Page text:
When the Celebrate Life Foundation, a family foundation based in Chicago, contacted American Philanthropic in 2013, they were looking to refine a strategy for their family’s charitable giving that would help them increase their charitable giving to worthy causes over time.
As with many donors, their giving had developed organically over the years, but it was not as focused as the family would have liked. The family also worried that they may inadvertently be giving to organizations that didn’t align with their principles or didn’t use their donations effectively.
American Philanthropic guided the foundation’s leaders through a process that helped identify key areas in which the foundation wanted to make a difference—issues they had real passion for—and worked with the foundation to articulate its mission, giving priorities, and application guidelines.
The Celebrate Life Foundation seeks to empower families to break the cycle of poverty and better their own lives. In keeping with this aim, the Foundation primarily provides support to help build a solid foundation on which families can achieve economic self-sufficiency; strengthen the bond of families; and improve the quality of people’s lives. This mission is realized primarily through support for private schools in several metropolitan areas that serve middle and high school students.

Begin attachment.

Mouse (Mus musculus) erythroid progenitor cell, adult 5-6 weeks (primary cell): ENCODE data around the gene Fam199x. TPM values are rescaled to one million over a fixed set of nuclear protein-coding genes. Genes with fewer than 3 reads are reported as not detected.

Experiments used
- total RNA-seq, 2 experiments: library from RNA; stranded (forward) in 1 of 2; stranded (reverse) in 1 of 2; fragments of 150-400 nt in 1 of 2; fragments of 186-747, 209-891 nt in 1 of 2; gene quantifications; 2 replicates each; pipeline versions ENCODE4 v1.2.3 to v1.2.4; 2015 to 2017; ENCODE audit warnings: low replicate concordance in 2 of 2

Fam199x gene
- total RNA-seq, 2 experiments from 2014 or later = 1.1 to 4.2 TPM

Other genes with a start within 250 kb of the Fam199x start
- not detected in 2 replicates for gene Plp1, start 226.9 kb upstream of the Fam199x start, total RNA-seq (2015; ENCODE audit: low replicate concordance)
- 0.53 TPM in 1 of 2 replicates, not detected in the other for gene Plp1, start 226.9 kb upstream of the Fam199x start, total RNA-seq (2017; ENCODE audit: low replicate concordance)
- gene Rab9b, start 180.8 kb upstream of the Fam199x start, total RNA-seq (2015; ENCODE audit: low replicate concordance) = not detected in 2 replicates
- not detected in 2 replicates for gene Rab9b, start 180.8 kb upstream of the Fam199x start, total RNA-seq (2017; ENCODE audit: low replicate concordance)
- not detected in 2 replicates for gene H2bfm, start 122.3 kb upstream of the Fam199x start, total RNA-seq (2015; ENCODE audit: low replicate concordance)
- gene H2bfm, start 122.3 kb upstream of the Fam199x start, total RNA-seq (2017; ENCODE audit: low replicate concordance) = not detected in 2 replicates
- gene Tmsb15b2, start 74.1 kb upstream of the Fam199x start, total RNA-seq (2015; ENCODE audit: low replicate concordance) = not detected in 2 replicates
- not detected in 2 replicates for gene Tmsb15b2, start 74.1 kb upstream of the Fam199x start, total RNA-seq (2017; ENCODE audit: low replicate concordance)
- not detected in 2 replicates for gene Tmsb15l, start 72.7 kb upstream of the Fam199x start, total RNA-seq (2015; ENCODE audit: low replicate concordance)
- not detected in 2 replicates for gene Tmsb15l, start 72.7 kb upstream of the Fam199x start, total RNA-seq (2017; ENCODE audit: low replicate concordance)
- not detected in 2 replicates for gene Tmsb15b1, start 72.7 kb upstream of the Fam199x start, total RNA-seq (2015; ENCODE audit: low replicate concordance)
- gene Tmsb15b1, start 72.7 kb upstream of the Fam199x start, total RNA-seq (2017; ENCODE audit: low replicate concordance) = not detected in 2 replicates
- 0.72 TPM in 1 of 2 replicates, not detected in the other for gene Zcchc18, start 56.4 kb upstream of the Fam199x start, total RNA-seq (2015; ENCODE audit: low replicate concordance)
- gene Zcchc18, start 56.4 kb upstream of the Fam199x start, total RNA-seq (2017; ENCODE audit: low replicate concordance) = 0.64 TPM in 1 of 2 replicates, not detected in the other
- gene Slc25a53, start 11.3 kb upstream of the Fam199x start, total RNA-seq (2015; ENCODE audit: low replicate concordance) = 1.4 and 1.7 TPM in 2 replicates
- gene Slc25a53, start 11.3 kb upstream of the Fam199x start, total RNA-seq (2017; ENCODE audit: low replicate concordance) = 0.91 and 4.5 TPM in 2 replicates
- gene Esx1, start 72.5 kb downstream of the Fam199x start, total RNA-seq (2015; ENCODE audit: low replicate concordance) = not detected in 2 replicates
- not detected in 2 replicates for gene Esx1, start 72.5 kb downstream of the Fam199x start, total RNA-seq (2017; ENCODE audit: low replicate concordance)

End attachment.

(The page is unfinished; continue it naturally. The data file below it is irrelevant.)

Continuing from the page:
To help the foundation makes its vision a reality, American Philanthropic also manages the foundation’s grants program on an ongoing basis. This work includes identifying organizations that could be potentially eligible for funding; managing a request for proposals process to these organizations; reviewing proposals and preparing request summaries and recommendations for the foundation board’s review; and building relationships with grantees to help monitor progress.
Since 2014, the Foundation has built up its grants program significantly. It now supports over a dozen private schools that together serve thousands of students each year.
American Philanthropic is registered as “fundraising counsel,” “fundraising consultants,” or other similar designations in all states requiring this kind of registration. We did not act as a “professional fundraiser” in the case cited above, meaning, among other things, that we did not at any time solicit funds, assets, or property on our client’s behalf.